Who doesn’t love a sequel?! Your friends in broadcasting & podcasting return with part 2 of their celebration of the best in cinema from 2023. If you listened to part 1, you know this is no ordinary “Top Ten” show. Ultimately, dozens of films and just as many topics will get explored. This week the topics include editing, black and white, curated experiences, gender identification, feminism, entertainment and films from a wide variety of filmmakers and genres, including Past Lives, Poor Things, The Holdovers, The Creator, All of Us Strangers and many more.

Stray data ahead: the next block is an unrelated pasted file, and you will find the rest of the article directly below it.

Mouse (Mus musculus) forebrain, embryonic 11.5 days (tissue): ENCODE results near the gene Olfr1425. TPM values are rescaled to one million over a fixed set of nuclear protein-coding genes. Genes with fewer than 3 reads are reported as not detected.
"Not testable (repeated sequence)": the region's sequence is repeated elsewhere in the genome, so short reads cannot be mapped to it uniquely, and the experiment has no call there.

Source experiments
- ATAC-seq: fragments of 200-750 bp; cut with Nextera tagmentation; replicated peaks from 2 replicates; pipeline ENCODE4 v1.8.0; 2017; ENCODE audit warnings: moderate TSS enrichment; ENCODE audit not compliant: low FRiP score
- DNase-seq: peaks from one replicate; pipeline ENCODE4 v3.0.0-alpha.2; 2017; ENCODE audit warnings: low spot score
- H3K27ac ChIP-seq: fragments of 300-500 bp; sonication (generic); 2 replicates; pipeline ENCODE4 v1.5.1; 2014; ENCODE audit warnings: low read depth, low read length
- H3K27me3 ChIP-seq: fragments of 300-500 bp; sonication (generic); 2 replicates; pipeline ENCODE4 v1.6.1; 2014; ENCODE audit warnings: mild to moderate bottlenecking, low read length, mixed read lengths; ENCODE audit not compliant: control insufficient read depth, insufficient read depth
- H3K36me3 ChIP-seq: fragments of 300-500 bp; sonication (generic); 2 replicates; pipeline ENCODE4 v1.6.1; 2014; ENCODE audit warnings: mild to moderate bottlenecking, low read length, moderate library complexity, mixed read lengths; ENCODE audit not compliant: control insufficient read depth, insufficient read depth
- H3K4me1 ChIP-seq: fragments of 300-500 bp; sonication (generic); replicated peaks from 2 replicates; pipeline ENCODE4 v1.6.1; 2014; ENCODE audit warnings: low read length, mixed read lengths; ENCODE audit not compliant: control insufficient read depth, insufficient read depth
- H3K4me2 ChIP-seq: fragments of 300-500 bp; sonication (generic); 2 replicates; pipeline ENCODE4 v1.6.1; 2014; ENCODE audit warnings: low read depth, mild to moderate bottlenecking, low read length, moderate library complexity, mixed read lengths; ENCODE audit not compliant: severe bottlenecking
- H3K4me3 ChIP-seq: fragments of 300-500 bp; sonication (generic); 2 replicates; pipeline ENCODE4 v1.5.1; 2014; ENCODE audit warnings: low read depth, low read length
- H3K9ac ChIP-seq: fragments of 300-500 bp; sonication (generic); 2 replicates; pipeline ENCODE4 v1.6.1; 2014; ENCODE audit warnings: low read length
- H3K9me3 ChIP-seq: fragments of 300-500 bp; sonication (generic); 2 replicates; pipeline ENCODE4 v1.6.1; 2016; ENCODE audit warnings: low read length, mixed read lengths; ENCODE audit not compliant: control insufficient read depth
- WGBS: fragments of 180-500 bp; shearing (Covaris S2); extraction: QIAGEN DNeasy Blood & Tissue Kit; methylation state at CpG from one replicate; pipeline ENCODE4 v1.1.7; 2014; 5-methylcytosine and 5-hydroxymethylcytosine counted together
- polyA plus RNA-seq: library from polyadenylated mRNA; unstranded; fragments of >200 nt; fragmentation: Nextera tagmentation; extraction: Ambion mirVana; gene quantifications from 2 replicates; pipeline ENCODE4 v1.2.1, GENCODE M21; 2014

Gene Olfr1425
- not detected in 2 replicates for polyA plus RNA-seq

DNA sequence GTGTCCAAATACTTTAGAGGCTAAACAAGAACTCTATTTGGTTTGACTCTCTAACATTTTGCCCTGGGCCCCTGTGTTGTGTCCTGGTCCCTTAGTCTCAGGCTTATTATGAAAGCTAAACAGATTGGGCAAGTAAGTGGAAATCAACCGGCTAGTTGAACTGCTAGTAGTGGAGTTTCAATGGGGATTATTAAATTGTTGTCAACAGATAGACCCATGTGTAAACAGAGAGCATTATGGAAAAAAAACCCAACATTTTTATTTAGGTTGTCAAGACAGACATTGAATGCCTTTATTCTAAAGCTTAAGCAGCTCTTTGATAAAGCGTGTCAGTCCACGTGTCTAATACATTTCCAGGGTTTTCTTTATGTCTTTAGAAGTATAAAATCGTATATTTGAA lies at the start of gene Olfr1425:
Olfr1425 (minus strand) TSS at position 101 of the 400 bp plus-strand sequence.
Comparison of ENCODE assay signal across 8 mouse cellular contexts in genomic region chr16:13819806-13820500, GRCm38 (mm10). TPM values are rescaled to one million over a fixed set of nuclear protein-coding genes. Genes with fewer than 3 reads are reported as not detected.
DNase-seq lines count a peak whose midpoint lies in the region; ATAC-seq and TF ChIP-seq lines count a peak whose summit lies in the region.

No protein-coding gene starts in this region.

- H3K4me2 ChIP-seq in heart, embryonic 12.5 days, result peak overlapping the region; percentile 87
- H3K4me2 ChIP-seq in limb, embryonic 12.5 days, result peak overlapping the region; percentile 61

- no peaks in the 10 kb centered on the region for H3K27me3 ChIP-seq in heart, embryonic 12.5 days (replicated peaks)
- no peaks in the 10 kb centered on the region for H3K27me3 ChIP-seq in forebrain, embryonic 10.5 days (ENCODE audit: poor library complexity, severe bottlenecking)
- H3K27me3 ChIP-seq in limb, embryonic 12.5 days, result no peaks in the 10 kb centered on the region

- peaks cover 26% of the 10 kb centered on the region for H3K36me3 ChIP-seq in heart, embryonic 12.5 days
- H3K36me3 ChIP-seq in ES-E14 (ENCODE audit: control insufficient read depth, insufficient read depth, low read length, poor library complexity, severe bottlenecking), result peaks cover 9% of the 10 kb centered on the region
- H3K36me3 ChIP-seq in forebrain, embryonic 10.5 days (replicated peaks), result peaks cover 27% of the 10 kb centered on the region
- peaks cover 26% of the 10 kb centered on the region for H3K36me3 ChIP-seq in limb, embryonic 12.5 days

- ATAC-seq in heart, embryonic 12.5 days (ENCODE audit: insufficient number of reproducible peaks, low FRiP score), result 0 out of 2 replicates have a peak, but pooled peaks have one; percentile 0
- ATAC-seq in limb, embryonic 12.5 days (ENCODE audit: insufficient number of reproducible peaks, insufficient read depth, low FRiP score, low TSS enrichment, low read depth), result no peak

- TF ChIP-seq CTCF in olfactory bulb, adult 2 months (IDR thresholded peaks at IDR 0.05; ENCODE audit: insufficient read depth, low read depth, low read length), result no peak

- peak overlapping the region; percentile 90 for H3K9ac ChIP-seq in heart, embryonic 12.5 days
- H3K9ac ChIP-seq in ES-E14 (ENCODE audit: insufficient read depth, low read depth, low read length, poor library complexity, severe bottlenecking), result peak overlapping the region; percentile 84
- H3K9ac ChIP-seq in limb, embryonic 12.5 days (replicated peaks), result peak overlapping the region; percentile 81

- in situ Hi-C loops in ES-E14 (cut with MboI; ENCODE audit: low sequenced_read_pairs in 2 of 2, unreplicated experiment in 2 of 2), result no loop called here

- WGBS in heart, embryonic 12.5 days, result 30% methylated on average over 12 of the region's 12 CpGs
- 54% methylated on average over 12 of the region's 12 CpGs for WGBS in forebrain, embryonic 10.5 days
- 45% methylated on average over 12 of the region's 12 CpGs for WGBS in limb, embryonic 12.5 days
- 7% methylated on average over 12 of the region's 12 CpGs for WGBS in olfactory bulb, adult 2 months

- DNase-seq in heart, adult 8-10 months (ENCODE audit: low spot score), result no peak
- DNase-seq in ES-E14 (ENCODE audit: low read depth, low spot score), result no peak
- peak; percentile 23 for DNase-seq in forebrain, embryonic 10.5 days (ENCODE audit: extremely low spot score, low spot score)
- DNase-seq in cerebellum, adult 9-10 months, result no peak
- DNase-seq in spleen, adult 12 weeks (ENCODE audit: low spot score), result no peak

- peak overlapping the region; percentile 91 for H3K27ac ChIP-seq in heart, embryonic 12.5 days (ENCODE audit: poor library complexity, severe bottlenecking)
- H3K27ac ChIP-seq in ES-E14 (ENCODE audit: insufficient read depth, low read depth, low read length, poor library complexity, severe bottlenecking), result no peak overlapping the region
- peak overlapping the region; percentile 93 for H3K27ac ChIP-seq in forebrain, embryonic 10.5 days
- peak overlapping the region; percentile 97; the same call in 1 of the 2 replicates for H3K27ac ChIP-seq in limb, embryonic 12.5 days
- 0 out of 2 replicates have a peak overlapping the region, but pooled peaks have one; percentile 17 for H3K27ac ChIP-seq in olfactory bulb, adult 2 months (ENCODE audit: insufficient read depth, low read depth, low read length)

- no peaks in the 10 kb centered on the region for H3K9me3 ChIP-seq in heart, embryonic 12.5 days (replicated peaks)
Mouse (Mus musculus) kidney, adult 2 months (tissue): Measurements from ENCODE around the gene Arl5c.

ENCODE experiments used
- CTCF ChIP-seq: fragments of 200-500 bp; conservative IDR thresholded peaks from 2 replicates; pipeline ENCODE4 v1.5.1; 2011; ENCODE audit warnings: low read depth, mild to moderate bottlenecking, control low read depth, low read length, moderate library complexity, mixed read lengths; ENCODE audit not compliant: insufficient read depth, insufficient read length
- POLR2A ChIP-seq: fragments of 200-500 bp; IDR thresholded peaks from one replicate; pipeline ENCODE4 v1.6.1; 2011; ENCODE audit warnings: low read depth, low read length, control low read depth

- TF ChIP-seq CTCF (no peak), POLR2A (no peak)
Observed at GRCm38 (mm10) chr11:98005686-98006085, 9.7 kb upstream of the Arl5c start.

Welcome to part one of a two-part installment of YOUR Chillpak Hollywood Hour wherein Dean and Phil will discuss the best in cinema of the year 2023. This is no ordinary “Top Ten” show. Ultimately, dozens of films and just as many topics will get explored. This week’s show actually begins with discussion of atmospheric rivers, of spreading a loved one’s ashes, of comparisons between the original Cape Fear and the Martin Scorsese remake, and the beloved athlete-turned-actor Carl Weathers gets remembered. Then, before setting their sights on the cinematic year that was, your friends in podcasting (and broadcasting) examine something last week’s guest (Luke Y. Thompson) said about what an all-time great year for movies 1999 was. It turns out he could not have been more right, and so Dean and Phil wonder, when looking back at 2023 many years hence, will it be as impressive as 1999 is now in the rearview mirror? That serves at the springboard into discussions of Wim Wenders, editing, Imax, and such films as Anselm, Perfect Days, Napoleon, Cocaine Bear, A Haunting in Venice, Oppenheimer and Mission: Impossible – Dead Reckoning Part One. And, of course, the best thing about this week’s show is that it is “to be continued …”!